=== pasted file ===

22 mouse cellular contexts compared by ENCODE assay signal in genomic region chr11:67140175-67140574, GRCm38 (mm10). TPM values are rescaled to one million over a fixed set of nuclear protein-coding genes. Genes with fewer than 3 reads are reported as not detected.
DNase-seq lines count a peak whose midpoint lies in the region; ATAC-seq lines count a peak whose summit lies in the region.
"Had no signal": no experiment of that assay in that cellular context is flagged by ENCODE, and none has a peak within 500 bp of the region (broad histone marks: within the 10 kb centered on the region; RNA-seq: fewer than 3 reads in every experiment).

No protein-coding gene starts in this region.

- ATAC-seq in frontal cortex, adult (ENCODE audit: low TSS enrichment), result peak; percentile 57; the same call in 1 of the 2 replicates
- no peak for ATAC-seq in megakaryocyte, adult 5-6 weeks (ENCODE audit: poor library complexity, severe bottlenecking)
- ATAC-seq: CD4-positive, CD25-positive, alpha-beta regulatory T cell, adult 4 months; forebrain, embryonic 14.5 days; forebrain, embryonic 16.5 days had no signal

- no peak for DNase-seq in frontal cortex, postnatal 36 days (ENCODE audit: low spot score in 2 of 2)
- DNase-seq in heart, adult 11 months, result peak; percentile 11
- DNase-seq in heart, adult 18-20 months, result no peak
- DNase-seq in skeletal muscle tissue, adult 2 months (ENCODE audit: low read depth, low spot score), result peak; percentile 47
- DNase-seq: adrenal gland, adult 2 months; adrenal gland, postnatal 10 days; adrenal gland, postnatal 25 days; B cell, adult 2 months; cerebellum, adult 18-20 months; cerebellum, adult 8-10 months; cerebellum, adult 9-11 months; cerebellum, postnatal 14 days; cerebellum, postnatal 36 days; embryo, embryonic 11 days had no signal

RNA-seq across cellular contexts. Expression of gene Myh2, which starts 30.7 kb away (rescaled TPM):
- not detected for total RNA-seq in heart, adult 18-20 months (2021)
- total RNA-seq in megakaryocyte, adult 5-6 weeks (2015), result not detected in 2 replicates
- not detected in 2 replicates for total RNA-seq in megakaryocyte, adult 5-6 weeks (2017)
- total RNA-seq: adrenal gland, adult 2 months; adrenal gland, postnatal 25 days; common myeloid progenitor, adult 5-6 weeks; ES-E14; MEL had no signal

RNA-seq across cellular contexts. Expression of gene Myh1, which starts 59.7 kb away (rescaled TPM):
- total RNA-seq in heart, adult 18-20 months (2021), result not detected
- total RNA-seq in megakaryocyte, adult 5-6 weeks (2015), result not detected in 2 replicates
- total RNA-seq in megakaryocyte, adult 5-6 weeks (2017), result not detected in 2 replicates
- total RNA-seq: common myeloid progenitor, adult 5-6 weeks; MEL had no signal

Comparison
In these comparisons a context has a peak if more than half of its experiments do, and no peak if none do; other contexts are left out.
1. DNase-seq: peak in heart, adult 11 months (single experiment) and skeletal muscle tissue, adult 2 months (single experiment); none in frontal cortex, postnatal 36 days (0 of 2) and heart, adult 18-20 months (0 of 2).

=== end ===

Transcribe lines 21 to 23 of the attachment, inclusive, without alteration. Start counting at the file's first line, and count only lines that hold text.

- total RNA-seq in megakaryocyte, adult 5-6 weeks (2017), result not detected in 2 replicates
- total RNA-seq: common myeloid progenitor, adult 5-6 weeks; MEL had no signal

Comparison